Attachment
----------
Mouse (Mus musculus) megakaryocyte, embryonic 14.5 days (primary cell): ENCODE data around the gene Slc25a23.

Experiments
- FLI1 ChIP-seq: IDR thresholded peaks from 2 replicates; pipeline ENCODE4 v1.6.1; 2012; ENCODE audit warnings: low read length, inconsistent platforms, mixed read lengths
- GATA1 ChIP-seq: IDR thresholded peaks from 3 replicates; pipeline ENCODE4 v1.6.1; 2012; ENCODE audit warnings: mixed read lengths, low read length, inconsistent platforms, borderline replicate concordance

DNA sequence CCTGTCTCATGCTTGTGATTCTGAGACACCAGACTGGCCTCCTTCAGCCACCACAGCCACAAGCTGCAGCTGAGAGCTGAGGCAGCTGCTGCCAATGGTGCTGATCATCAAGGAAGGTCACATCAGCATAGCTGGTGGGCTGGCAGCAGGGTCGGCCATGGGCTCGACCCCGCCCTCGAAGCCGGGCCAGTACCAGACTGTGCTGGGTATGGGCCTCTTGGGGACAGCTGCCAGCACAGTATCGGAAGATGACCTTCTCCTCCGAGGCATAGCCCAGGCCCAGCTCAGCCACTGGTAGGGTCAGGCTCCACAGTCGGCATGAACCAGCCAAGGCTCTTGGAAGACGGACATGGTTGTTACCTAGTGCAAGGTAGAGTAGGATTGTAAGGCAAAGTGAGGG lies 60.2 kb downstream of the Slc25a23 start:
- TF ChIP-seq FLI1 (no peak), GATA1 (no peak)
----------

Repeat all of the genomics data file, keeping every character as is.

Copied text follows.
Mouse (Mus musculus) megakaryocyte, embryonic 14.5 days (primary cell): ENCODE data around the gene Slc25a23.

Experiments
- FLI1 ChIP-seq: IDR thresholded peaks from 2 replicates; pipeline ENCODE4 v1.6.1; 2012; ENCODE audit warnings: low read length, inconsistent platforms, mixed read lengths
- GATA1 ChIP-seq: IDR thresholded peaks from 3 replicates; pipeline ENCODE4 v1.6.1; 2012; ENCODE audit warnings: mixed read lengths, low read length, inconsistent platforms, borderline replicate concordance

DNA sequence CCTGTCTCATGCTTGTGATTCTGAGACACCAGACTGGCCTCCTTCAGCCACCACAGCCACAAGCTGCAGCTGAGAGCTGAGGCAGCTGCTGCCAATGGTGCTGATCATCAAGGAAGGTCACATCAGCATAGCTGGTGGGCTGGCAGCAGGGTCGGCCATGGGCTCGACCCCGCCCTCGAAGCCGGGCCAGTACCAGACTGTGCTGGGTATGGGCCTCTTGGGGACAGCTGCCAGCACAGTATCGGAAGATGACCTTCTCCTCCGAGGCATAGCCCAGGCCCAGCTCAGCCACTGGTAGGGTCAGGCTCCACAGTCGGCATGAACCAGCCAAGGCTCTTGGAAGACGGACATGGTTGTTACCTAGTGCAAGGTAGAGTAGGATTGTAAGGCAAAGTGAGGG lies 60.2 kb downstream of the Slc25a23 start:
- TF ChIP-seq FLI1 (no peak), GATA1 (no peak)